I wasnt saying that they were. I was just saying that there is a barrier to entry in this market as Microsoft, who has the documentation, can obviously write better programs which can be integrated into the OS, at least thats what reading these articles has led me to believe.

Not sure your point - an MEP is an elected politician. Therefore, they are susceptible to all that goes along with it. I'm not saying all politicians are bad, but I am saying that politicians sometimes make bad decisions based on political motivations that may not be in the best interests of their constituents.

then theres a good few hundred others to vote against them, from all political persuasions and countries.


RE: People
By masher2 (blog) on 7/12/2006 6:44:02 PM , Rating: 2
quote:
TomZ: Are you saying Microsoft has a monopoly in writing apps that run on Windoww?

Merry: I wasn't saying that they were.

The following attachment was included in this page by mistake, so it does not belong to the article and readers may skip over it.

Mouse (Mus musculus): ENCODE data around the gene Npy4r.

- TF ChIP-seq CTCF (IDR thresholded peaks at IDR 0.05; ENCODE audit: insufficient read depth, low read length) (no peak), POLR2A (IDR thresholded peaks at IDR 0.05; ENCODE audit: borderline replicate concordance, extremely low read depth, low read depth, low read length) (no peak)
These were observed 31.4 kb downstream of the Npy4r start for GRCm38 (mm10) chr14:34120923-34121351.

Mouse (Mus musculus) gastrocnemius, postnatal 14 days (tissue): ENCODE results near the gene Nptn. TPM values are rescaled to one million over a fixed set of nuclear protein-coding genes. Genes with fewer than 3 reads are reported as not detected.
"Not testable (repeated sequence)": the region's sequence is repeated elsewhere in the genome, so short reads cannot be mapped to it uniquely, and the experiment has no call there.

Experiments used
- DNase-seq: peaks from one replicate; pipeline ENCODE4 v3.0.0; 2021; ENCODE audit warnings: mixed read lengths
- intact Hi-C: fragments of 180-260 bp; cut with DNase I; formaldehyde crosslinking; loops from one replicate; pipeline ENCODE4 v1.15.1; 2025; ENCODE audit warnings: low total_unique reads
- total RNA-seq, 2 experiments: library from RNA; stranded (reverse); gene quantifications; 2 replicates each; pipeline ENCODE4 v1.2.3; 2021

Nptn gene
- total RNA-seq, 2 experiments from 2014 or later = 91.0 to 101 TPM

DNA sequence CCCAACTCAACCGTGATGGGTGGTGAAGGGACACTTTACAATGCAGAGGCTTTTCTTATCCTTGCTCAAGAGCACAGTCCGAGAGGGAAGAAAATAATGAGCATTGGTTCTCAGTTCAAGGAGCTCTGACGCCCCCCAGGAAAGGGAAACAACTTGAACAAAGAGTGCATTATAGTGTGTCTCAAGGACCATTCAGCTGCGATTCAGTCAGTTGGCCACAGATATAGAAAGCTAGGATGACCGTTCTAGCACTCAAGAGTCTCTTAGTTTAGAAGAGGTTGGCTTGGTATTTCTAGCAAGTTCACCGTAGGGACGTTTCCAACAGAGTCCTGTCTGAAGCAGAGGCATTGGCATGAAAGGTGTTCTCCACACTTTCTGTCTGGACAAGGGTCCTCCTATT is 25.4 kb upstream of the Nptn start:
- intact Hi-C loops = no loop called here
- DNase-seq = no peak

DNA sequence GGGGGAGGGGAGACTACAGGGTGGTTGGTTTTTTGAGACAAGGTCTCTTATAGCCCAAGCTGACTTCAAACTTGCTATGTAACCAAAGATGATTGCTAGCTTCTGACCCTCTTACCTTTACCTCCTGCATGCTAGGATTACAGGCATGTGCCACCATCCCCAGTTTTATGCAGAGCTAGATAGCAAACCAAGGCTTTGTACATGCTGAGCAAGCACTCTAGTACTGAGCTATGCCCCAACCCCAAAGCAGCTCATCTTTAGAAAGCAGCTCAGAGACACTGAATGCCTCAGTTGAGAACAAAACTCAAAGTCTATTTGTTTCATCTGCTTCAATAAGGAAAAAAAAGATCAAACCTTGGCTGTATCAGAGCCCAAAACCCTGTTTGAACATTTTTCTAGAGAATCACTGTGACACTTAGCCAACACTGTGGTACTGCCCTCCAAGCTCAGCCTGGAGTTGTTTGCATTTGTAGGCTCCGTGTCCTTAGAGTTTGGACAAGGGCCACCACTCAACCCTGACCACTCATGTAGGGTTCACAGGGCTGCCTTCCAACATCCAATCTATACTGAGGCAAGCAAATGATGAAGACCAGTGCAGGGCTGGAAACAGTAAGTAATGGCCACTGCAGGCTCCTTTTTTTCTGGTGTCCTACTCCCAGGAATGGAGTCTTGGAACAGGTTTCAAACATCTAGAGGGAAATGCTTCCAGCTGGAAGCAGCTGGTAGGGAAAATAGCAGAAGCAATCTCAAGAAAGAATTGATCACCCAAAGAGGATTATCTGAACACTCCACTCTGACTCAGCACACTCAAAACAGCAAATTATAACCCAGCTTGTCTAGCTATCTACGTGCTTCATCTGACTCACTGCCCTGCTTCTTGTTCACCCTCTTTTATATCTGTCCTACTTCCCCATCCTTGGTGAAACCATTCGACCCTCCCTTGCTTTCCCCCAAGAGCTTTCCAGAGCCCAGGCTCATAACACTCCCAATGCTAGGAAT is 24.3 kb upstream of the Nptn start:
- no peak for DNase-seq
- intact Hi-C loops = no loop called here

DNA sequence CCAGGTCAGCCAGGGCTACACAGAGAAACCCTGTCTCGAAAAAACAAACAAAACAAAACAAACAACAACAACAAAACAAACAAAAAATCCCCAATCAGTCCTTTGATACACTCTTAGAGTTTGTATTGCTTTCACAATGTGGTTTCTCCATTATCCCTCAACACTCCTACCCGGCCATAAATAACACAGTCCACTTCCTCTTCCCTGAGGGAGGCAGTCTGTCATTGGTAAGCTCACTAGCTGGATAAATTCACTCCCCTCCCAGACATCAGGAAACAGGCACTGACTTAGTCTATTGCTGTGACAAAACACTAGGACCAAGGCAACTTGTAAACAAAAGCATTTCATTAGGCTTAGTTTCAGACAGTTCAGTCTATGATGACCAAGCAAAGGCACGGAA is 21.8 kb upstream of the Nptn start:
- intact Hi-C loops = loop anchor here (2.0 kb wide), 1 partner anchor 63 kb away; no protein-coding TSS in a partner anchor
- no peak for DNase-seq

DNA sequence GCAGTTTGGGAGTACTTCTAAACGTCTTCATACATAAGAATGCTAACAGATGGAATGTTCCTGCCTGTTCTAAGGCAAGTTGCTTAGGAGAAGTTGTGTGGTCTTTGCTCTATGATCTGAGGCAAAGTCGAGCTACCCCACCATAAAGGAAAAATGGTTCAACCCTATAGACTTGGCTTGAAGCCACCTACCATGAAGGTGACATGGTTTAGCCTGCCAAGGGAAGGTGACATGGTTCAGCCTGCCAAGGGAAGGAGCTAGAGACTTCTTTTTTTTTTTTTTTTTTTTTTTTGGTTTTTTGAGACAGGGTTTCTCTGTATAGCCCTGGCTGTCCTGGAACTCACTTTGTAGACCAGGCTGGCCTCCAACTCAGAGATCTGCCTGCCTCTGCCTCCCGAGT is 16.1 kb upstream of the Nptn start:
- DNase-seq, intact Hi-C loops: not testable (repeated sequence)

If Microsoft has no monopoly, then the EU commission is clearly in the wrong.

And you're still dodging the primary point, which is Microsoft has already provided *everything* it itself had to develop with...and is furiously working to meet the EU's demands for more. Is it really reasonable to fine them for 8 months of "noncompliance", when the EU only clarified their demands four months ago? If the answer is so complex it takes two years to even ask the question, is allowing Microsoft at least 6 months unreasonable?


RE: People
By Merry on 7/12/2006 6:56:44 PM , Rating: 2
RE: People
By Merry on 7/12/2006 7:17:58 PM , Rating: 2
now i'm being a prune and linked the wrong thing

http://news.com.com/5208-12-0.html?forumID=1&threa...

i think this guy pretty much says what i would given your response.


RE: People
By TomZ on 7/12/2006 9:07:57 PM , Rating: 2